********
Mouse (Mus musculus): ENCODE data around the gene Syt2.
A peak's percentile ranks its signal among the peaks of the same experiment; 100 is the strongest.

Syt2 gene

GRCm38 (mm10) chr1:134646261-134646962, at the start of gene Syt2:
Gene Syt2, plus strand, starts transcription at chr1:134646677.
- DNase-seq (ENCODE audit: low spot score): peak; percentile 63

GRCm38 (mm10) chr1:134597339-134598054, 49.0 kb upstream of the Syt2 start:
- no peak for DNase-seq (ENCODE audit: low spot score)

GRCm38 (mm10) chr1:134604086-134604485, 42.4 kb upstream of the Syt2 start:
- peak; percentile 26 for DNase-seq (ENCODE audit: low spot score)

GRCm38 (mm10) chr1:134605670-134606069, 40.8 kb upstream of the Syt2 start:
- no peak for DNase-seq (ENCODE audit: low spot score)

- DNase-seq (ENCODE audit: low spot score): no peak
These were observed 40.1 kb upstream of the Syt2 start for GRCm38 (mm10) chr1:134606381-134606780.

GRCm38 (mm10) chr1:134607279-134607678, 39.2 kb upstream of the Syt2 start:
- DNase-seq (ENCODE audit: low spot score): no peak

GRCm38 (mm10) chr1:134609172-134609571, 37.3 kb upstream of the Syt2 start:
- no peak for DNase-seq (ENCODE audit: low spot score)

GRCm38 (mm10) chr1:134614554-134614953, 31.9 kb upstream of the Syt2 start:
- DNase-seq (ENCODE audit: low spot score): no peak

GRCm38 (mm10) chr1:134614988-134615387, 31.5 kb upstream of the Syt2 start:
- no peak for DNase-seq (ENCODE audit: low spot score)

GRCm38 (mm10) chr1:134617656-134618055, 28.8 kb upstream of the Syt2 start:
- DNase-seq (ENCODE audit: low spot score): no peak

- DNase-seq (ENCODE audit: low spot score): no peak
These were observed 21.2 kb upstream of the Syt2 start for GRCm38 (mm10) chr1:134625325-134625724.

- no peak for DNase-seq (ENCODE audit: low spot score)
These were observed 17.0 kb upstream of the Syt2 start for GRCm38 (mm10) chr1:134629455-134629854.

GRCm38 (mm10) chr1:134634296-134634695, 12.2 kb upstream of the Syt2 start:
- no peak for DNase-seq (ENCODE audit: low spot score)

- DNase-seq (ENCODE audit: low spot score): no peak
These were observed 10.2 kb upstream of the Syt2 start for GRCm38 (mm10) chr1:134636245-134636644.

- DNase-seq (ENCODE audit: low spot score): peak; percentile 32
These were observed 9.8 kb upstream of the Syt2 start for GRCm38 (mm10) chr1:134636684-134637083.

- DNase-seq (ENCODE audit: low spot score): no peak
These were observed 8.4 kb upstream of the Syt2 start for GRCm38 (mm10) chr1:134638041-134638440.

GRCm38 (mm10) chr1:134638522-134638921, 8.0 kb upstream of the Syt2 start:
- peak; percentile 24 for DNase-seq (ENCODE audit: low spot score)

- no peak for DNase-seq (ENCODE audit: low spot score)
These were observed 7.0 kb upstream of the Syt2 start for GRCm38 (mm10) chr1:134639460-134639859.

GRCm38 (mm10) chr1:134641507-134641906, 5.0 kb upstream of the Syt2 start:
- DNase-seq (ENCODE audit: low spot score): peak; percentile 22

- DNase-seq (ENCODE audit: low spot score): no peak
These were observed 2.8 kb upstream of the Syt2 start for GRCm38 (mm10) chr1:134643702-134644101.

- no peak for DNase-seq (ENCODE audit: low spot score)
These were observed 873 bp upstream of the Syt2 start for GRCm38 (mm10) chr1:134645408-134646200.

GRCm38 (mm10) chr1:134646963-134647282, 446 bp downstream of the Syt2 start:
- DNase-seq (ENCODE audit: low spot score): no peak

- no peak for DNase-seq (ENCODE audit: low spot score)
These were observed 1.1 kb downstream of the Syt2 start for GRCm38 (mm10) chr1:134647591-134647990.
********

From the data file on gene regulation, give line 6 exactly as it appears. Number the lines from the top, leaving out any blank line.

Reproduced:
- DNase-seq (ENCODE audit: low spot score): peak; percentile 63